Spain maintains ‘blackface’ tradition despite PC ‘outrage’

Later this week a seasonal tradition will be maintained in Spain despite politically correct ‘outrage’.

This is the ‘Three Kings’ festival associated with the Christian Feast of Epiphany and the biblical story of the three Magi – often referred to as ‘kings’ or ‘wise men’ who travelled to visit the baby Jesus.

Across Spain colourful parades will be held, followed by feasting and the opening of presents.

At each of these parades, Spaniards will dress up as the Three Kings – Melchior, Caspar and Balthasar.

And the woke problem is that traditionally Balthasar has been represented as a negro, so those playing his part wear ‘blackface’, now regarded as ‘racist’.

This traditional identification of Balthasar as black dates back to one of the first English historians, the Northumbrian monk Bede who died in 735. Bede identified the Three Kings as representatives of the three sons of Noah – in other words the forefathers of the three racial groups that populated Europe, Asia and Africa.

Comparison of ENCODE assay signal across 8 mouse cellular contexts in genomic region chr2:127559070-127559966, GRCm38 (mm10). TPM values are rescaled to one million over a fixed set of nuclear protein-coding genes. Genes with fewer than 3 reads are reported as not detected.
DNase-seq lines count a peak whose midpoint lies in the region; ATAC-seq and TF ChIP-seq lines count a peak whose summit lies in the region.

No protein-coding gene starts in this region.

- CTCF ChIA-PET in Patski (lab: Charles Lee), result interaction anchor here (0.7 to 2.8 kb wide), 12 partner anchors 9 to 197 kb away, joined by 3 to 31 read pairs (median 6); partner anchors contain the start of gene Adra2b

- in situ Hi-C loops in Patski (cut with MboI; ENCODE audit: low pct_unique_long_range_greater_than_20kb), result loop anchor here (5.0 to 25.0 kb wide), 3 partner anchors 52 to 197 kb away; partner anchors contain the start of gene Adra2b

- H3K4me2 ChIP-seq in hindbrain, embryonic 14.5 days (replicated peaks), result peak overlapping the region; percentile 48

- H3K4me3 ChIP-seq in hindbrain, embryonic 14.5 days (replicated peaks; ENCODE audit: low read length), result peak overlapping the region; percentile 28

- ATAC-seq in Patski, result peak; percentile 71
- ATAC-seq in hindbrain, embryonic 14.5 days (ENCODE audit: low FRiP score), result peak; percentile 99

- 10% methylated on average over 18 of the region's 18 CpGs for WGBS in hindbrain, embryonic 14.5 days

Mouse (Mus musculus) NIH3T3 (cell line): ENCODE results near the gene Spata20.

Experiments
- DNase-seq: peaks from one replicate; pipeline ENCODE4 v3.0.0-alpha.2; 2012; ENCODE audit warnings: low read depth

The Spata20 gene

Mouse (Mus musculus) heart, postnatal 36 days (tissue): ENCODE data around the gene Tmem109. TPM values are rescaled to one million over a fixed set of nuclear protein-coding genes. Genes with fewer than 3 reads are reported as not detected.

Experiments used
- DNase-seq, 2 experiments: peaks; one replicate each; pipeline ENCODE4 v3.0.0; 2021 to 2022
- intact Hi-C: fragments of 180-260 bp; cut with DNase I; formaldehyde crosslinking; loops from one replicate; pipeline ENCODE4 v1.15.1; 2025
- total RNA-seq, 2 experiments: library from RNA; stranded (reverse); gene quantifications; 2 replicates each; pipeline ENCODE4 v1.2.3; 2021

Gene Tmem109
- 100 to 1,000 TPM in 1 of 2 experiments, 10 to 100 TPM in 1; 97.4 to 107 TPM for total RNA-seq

‘Blackface’ traditions in the English Morris Dancing tradition have been under attack

H&D readers will quickly perceive how all of this creates problems in the politically correct 21st century!

The good news is that so far Spain has resisted pressure to abandon their traditions in the name of political correctness. If only our own English traditions had been so steadfastly defended.

Unfortunately, similar traditions in England have been abandoned in recent years. For example just last week the Silurian Border Morrismen changed their Boxing Day tradition and for the first time painted their faces green rather than black. This is just the latest example of an attack on English traditions, that has particularly targeted Morris men.

But to end on a positive note, as we are still celebrating the New Year holiday – head over to our new Instagram account to see a newly subtitled version of the great nationalist song Cara al Sol (‘Facing the Sun’) especially appropriate for this time of year as having bid farewell to the old year, we hail the new year in optimistic spirit.

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